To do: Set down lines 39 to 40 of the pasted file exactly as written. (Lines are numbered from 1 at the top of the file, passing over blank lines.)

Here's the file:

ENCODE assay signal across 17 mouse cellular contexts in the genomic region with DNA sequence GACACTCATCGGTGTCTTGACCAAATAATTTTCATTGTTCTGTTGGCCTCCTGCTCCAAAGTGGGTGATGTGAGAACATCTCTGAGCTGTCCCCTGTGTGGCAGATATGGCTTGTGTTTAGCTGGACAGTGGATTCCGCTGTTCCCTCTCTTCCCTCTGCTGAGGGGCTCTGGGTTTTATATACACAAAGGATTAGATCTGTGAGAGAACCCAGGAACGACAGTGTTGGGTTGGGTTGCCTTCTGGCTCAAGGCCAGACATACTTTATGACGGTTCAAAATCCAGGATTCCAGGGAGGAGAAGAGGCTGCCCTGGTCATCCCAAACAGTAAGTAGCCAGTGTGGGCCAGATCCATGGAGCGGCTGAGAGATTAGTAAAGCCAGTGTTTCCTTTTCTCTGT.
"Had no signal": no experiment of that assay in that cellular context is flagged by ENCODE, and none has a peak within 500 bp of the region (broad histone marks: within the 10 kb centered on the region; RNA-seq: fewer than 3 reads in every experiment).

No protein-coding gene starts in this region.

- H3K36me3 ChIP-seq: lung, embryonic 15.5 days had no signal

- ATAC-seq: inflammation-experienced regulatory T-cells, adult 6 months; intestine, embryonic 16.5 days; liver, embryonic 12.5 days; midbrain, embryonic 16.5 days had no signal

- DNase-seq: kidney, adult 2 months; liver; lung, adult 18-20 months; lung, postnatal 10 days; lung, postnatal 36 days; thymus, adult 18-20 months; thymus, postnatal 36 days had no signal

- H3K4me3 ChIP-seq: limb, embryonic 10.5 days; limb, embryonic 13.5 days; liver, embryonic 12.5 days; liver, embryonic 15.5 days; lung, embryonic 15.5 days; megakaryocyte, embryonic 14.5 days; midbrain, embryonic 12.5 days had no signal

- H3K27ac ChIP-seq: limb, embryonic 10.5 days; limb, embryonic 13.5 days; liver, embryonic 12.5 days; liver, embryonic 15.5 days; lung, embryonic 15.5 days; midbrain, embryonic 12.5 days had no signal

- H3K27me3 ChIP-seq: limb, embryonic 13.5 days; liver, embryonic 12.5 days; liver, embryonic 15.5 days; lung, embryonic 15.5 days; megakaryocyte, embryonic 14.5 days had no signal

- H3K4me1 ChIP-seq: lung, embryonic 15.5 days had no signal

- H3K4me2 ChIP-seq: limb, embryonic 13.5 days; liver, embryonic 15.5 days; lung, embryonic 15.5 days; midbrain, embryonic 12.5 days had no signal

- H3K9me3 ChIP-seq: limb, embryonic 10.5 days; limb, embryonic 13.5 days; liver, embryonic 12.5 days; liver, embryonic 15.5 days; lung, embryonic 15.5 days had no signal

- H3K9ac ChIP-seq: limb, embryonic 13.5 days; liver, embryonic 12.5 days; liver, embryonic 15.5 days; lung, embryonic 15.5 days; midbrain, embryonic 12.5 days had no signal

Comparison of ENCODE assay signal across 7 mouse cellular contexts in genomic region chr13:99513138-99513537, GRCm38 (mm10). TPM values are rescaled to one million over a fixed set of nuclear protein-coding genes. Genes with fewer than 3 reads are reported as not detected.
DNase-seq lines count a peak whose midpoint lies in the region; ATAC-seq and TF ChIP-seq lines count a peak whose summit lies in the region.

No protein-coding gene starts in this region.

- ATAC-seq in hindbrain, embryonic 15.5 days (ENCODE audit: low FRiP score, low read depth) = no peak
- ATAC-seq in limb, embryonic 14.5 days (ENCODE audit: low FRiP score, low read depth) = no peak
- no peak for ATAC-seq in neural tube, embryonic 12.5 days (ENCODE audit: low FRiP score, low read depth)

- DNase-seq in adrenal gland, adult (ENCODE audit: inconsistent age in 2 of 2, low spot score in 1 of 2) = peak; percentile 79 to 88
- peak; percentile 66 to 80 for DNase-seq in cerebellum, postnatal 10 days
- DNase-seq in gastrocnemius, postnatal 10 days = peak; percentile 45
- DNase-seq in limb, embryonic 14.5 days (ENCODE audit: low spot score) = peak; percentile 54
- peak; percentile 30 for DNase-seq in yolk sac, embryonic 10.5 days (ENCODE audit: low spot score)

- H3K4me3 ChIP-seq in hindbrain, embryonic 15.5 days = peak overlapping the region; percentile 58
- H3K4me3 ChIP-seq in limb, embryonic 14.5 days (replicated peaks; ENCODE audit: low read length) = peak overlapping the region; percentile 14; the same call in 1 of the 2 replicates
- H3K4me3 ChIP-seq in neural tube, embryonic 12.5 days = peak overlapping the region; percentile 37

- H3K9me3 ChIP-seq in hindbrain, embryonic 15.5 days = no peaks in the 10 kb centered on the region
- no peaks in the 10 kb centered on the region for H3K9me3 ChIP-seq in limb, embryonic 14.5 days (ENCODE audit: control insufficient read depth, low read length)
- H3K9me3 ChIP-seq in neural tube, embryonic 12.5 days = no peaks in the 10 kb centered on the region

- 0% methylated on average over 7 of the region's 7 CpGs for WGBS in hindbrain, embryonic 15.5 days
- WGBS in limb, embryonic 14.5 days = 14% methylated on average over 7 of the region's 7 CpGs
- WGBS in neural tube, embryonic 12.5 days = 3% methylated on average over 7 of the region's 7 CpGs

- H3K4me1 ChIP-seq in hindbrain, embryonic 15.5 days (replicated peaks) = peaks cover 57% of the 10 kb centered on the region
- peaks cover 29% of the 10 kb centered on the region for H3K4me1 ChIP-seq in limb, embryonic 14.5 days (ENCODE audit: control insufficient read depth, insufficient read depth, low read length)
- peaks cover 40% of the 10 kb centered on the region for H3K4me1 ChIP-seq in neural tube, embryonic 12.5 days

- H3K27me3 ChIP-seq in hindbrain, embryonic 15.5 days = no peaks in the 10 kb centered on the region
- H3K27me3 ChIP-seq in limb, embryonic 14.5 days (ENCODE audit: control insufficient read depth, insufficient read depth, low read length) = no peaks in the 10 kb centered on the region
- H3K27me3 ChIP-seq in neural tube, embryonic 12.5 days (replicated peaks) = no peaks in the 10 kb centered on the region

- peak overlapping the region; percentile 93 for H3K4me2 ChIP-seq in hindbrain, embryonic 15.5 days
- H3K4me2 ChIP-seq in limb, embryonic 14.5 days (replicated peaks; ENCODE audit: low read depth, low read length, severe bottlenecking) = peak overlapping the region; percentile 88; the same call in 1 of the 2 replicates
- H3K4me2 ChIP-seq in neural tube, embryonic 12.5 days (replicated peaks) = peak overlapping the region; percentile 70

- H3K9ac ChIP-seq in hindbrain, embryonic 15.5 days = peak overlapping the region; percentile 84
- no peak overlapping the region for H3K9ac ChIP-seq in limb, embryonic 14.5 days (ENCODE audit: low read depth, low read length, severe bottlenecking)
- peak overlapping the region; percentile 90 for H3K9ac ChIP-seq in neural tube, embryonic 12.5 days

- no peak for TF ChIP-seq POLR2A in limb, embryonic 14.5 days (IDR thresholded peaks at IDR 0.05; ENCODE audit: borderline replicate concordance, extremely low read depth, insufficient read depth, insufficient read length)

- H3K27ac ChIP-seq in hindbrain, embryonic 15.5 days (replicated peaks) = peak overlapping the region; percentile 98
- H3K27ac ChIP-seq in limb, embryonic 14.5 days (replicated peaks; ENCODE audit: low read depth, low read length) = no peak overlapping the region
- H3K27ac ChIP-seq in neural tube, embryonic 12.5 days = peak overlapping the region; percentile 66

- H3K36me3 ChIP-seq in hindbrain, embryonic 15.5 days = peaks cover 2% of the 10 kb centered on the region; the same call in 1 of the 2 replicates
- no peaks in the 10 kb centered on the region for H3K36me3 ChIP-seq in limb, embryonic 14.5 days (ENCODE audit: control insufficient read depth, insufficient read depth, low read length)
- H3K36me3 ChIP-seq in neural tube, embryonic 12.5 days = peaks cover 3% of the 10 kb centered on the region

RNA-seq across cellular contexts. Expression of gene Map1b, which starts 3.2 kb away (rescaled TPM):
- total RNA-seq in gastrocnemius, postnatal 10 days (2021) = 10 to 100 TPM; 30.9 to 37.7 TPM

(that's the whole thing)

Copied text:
- H3K27me3 ChIP-seq in neural tube, embryonic 12.5 days (replicated peaks) = no peaks in the 10 kb centered on the region

- peak overlapping the region; percentile 93 for H3K4me2 ChIP-seq in hindbrain, embryonic 15.5 days